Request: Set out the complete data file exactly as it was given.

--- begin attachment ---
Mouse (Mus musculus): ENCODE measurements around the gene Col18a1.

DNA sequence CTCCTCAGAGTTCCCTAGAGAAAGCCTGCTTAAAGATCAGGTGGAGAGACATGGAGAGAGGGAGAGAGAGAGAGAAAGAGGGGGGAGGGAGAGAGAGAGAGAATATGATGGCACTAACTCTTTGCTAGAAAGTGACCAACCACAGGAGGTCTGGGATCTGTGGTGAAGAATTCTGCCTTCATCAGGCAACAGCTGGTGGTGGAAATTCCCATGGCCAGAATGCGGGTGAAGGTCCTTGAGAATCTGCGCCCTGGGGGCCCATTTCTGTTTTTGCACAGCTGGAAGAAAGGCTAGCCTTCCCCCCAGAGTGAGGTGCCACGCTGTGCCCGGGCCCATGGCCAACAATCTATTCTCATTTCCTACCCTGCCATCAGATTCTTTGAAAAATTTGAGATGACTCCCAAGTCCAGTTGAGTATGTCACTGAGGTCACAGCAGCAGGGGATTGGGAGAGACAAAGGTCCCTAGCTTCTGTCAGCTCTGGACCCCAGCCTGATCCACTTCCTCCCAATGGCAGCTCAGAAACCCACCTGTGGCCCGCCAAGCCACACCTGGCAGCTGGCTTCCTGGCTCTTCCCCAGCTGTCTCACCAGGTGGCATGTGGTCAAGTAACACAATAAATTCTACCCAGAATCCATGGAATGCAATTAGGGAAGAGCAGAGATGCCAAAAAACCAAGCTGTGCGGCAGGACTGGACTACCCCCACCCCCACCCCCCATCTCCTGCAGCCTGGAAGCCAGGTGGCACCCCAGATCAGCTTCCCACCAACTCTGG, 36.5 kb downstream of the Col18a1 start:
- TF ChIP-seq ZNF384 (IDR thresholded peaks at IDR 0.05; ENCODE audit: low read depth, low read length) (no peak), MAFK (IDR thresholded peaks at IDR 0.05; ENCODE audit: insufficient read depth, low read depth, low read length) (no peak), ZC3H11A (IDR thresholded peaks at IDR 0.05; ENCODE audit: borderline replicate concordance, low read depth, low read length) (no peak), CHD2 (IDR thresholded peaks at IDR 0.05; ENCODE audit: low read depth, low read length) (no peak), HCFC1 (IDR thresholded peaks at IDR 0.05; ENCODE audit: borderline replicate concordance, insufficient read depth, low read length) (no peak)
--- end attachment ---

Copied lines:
Mouse (Mus musculus): ENCODE measurements around the gene Col18a1.

DNA sequence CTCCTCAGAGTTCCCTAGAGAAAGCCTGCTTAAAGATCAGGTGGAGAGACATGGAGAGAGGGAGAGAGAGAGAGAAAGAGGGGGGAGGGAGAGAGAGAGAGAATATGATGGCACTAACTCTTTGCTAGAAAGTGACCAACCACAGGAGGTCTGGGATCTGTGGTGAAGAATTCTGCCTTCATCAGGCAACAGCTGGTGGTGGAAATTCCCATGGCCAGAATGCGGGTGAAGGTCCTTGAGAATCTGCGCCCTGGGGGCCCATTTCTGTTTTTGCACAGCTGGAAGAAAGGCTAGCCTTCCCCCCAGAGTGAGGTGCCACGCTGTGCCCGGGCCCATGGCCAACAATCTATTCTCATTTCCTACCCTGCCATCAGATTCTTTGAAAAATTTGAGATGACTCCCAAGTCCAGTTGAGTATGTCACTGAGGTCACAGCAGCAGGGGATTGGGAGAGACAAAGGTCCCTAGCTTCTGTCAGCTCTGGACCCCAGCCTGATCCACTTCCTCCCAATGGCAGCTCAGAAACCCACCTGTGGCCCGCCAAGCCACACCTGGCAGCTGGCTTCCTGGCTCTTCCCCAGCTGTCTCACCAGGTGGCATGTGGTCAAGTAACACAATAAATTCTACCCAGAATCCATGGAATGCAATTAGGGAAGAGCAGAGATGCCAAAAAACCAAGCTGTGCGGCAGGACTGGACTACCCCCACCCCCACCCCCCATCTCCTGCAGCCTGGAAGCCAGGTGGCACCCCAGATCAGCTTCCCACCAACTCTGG, 36.5 kb downstream of the Col18a1 start:
- TF ChIP-seq ZNF384 (IDR thresholded peaks at IDR 0.05; ENCODE audit: low read depth, low read length) (no peak), MAFK (IDR thresholded peaks at IDR 0.05; ENCODE audit: insufficient read depth, low read depth, low read length) (no peak), ZC3H11A (IDR thresholded peaks at IDR 0.05; ENCODE audit: borderline replicate concordance, low read depth, low read length) (no peak), CHD2 (IDR thresholded peaks at IDR 0.05; ENCODE audit: low read depth, low read length) (no peak), HCFC1 (IDR thresholded peaks at IDR 0.05; ENCODE audit: borderline replicate concordance, insufficient read depth, low read length) (no peak)